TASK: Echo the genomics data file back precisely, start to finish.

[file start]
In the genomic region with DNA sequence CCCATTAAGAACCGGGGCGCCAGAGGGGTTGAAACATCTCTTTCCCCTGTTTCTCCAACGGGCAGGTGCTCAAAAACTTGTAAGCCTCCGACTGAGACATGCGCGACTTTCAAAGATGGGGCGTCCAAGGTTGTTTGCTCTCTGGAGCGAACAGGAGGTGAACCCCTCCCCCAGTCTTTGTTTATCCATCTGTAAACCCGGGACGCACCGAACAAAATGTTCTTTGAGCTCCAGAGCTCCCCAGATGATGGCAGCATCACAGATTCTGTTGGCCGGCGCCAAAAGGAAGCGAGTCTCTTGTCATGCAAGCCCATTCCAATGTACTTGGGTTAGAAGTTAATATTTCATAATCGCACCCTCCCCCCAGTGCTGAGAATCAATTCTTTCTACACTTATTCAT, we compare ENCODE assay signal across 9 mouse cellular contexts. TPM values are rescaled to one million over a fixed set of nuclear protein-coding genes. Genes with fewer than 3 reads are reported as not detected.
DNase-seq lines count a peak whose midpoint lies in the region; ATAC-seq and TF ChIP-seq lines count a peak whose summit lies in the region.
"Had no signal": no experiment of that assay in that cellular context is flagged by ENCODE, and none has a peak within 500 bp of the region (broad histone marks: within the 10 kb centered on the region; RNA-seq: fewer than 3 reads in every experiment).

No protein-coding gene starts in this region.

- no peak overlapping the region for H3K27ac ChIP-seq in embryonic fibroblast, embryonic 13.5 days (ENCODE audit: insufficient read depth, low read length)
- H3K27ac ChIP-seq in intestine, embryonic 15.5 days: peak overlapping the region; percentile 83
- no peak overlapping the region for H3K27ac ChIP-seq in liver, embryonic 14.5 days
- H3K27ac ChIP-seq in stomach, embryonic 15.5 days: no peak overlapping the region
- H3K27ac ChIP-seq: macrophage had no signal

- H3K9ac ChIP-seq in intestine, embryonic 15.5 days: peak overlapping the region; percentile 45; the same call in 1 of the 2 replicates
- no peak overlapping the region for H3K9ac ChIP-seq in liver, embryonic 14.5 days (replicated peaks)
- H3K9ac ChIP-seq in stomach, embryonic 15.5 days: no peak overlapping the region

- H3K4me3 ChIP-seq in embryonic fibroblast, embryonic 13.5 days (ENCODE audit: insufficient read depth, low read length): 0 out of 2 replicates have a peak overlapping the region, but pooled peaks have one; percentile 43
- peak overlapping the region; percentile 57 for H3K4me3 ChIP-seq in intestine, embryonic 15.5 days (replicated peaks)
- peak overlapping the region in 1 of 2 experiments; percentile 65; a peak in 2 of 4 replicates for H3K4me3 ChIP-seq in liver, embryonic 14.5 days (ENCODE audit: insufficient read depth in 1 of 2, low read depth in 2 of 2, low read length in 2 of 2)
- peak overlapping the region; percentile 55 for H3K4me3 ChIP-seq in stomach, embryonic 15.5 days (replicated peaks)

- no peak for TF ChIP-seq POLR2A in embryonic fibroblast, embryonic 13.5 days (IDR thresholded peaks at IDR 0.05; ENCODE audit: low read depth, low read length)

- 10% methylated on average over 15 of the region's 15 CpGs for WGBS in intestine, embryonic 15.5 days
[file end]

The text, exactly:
In the genomic region with DNA sequence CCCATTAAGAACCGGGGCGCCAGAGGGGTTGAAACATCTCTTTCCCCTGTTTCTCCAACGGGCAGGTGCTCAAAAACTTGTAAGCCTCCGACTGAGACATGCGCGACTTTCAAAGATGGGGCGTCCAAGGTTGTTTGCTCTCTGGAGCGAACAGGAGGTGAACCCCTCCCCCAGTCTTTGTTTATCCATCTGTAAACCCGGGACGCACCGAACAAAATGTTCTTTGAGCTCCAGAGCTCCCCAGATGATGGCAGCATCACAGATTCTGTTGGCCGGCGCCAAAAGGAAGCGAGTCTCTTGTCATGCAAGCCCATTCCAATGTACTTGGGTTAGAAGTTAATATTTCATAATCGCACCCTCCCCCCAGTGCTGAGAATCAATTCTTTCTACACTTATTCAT, we compare ENCODE assay signal across 9 mouse cellular contexts. TPM values are rescaled to one million over a fixed set of nuclear protein-coding genes. Genes with fewer than 3 reads are reported as not detected.
DNase-seq lines count a peak whose midpoint lies in the region; ATAC-seq and TF ChIP-seq lines count a peak whose summit lies in the region.
"Had no signal": no experiment of that assay in that cellular context is flagged by ENCODE, and none has a peak within 500 bp of the region (broad histone marks: within the 10 kb centered on the region; RNA-seq: fewer than 3 reads in every experiment).

No protein-coding gene starts in this region.

- no peak overlapping the region for H3K27ac ChIP-seq in embryonic fibroblast, embryonic 13.5 days (ENCODE audit: insufficient read depth, low read length)
- H3K27ac ChIP-seq in intestine, embryonic 15.5 days: peak overlapping the region; percentile 83
- no peak overlapping the region for H3K27ac ChIP-seq in liver, embryonic 14.5 days
- H3K27ac ChIP-seq in stomach, embryonic 15.5 days: no peak overlapping the region
- H3K27ac ChIP-seq: macrophage had no signal

- H3K9ac ChIP-seq in intestine, embryonic 15.5 days: peak overlapping the region; percentile 45; the same call in 1 of the 2 replicates
- no peak overlapping the region for H3K9ac ChIP-seq in liver, embryonic 14.5 days (replicated peaks)
- H3K9ac ChIP-seq in stomach, embryonic 15.5 days: no peak overlapping the region

- H3K4me3 ChIP-seq in embryonic fibroblast, embryonic 13.5 days (ENCODE audit: insufficient read depth, low read length): 0 out of 2 replicates have a peak overlapping the region, but pooled peaks have one; percentile 43
- peak overlapping the region; percentile 57 for H3K4me3 ChIP-seq in intestine, embryonic 15.5 days (replicated peaks)
- peak overlapping the region in 1 of 2 experiments; percentile 65; a peak in 2 of 4 replicates for H3K4me3 ChIP-seq in liver, embryonic 14.5 days (ENCODE audit: insufficient read depth in 1 of 2, low read depth in 2 of 2, low read length in 2 of 2)
- peak overlapping the region; percentile 55 for H3K4me3 ChIP-seq in stomach, embryonic 15.5 days (replicated peaks)

- no peak for TF ChIP-seq POLR2A in embryonic fibroblast, embryonic 13.5 days (IDR thresholded peaks at IDR 0.05; ENCODE audit: low read depth, low read length)

- 10% methylated on average over 15 of the region's 15 CpGs for WGBS in intestine, embryonic 15.5 days